a gutting happens on stage. the witch, summoned
from a dough — still belly ovoid with curse.
yet, no canine pewed over it. Pa translates
blood to mean ‘αίμα(aima), mouthwashing the verb
into a clean sport. This has been his love language:
tonguing Greek words — in the way I too have
to lose a tooth in the utterance. the next
ghostwrites the witch as a maddened apparition,
driving nail into plywood to achieve sex.
all my lifetime, I am haunted by the footage of a ruffian —
who prances across a courtyard to strike the
German Shepherds by foot. They meal over him,
giving the audience a run for their legs.
say, you find harm to outpace. thank the fitness of foot.
thank the femur & calcium that fills it with
tonight’s horse race.
thank the sudden show off & accident of breath.
the witch ties the knot. her brooch flirting the
with goofer-dust unspooling from dress — as
men chase the wild conffeti. It’s a rare sight having
rain down our feet. shredded pieces,
that ain’t the remains of a ruffian.
on the runway,
I loved the witch to flowering. her groom lost his life
in a cult clash, & I do not man up to break the news. instead,
I palm her a dagger — brightened on each neon lamp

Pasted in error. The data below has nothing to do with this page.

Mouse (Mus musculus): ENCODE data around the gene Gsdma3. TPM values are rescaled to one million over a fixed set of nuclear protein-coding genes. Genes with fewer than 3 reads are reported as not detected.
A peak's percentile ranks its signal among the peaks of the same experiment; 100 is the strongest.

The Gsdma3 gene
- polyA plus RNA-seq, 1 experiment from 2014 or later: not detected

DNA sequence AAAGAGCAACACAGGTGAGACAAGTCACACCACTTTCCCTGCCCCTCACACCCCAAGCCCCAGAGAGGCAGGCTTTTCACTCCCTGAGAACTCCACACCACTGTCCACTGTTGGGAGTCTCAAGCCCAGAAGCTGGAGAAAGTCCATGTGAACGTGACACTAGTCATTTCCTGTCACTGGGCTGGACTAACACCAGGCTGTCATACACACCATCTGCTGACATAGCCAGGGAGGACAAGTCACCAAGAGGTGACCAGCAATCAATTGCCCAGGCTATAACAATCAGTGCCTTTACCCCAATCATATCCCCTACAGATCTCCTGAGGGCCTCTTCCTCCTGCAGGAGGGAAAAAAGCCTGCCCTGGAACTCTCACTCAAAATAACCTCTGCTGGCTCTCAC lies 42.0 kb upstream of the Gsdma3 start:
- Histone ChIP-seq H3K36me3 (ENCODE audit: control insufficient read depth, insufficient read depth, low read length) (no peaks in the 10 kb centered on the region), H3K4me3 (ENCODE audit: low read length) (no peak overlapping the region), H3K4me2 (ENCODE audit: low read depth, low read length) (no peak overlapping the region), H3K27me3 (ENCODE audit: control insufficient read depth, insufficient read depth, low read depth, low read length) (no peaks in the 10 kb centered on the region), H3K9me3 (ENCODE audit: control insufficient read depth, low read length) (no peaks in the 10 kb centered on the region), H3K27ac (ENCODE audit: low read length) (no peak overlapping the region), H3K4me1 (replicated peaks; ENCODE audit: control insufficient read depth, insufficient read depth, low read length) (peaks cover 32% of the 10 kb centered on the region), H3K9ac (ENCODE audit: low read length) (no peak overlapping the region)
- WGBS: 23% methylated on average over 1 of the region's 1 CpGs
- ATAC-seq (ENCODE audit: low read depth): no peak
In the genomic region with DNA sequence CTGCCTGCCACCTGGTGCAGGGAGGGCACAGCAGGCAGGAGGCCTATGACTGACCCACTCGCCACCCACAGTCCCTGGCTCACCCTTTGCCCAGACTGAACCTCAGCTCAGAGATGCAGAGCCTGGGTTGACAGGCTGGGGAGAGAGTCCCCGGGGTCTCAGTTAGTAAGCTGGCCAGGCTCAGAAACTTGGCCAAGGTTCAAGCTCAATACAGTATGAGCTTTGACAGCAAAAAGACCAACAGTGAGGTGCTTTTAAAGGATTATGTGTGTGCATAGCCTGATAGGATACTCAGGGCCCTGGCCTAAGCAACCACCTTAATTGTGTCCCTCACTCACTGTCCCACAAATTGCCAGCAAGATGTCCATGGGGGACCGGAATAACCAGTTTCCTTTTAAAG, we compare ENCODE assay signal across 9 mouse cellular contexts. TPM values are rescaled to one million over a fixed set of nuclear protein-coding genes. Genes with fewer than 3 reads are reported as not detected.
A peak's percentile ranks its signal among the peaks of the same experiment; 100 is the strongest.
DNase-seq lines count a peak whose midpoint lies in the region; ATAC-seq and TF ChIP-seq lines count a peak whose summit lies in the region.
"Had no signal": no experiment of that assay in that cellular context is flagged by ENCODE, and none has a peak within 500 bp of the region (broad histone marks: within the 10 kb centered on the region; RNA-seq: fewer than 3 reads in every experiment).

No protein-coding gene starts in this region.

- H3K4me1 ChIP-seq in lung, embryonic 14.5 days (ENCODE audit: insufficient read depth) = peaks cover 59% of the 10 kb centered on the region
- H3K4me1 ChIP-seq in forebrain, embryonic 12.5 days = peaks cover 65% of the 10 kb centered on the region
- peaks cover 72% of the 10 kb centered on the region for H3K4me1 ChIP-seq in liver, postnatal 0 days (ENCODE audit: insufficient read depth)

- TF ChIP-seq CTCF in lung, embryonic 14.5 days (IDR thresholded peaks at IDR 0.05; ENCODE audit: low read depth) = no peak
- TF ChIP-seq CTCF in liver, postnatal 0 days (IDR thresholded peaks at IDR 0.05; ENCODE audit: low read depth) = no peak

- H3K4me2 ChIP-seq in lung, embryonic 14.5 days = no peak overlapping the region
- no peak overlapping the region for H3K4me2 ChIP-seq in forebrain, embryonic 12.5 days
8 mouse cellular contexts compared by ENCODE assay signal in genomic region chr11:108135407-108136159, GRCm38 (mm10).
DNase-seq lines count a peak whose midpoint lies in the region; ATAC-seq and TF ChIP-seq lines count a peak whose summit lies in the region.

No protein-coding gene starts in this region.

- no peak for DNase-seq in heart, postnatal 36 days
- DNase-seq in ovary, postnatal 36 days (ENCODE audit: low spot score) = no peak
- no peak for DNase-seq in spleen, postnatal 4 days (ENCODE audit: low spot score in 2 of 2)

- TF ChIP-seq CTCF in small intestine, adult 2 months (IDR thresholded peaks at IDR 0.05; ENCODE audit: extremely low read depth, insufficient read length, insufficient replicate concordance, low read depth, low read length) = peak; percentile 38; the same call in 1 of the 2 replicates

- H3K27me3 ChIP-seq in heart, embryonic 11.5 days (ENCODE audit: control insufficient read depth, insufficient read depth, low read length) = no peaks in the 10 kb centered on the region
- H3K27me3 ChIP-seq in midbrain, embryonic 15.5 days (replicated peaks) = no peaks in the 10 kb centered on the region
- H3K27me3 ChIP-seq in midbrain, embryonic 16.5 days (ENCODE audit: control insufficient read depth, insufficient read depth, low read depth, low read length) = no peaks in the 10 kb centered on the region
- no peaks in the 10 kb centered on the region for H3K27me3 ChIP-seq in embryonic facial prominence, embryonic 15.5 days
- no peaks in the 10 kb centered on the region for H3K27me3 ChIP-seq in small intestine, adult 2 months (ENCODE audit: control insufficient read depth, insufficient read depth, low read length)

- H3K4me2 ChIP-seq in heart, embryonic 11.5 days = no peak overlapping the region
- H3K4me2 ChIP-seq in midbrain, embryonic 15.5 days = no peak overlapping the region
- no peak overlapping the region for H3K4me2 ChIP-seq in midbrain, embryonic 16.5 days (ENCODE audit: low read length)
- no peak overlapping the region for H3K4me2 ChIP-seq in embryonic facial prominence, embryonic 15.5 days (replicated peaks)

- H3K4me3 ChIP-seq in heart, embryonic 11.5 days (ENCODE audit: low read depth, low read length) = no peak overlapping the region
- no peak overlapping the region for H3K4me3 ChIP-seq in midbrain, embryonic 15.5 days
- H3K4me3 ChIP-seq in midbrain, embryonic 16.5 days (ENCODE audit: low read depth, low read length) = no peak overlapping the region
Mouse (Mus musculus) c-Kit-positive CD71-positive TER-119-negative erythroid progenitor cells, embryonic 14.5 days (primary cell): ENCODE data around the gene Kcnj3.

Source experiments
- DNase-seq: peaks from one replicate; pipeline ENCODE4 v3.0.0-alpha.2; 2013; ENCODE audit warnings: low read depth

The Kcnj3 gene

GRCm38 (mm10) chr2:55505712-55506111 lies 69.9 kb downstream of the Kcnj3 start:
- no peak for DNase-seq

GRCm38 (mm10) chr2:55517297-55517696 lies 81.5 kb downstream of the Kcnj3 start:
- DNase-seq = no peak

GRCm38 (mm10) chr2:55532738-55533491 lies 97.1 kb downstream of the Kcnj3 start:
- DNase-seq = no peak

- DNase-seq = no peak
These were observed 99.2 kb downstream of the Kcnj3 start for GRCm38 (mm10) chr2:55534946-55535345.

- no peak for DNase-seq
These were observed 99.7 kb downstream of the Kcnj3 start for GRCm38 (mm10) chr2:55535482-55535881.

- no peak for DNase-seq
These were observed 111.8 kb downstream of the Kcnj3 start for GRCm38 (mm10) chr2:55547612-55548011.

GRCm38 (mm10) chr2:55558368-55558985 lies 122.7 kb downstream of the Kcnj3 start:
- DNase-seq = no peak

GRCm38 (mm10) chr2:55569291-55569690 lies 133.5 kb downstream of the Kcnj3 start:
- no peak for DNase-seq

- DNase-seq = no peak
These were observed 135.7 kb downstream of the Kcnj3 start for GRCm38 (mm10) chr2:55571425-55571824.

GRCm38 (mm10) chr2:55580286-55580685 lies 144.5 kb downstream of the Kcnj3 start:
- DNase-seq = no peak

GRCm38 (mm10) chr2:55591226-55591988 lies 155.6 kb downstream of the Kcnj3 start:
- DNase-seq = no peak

flaming this podium. instead, I teethe on her
winter wears me out. I come from a longline of bestsellers.
killing the villain role runs in the family.
I verb a hand, the filming grinds to a halt:
dagger-bright, with the protagonist — dead before climax.
I trail the blood down to the make-up artist,
& my witchcraft
of a aunt denies me. I test the
the hot sting of my voice, unfurling — in a way you
could mistake the chattering for chant.
the flatulence for flattened bodies. ricochet for rehab.
we make the news this way: swording
our loins into perfection, playing dead on
one knee — her lids, kicked open.
there’s a technical know-how
to strip a witch in repose. her gum, coraled in
glass—as our lips knead into each other for pleasure.
our groins: Siamese deity, sprouting a love protest — consummate
for ritual. I claw her open,
freeze her womb: dream, cold in there as a fetus.
we patch a purpose, as she grieved into me polished
in blood. we held our guts to marriage. here, look how you
ripen a curse. how inordinate — our demands.
[Nnadi Samuel (he/him/his) is a black African writer & graduate of English & literature from the University of Benin. Author of ‘Nature knows a little about Slave Trade’ selected by Tate.N.Oquendo (Sundress Publication, 2023). His works have been previously published/forthcoming in FIYAH, Fantasy Magazine, Uncanny Magazine, Strange Horizons, Timber Ghost Press, Haven Spec Magazine, Utopian Science Fiction, Penumbric Speculative Poetry & Fiction Magazine, SilverBlade Magazine, Liquid Imagination & elsewhere. A 3x Best of the Net, and 7x Pushcart Nominee. He tweets @Samuelsamba10.]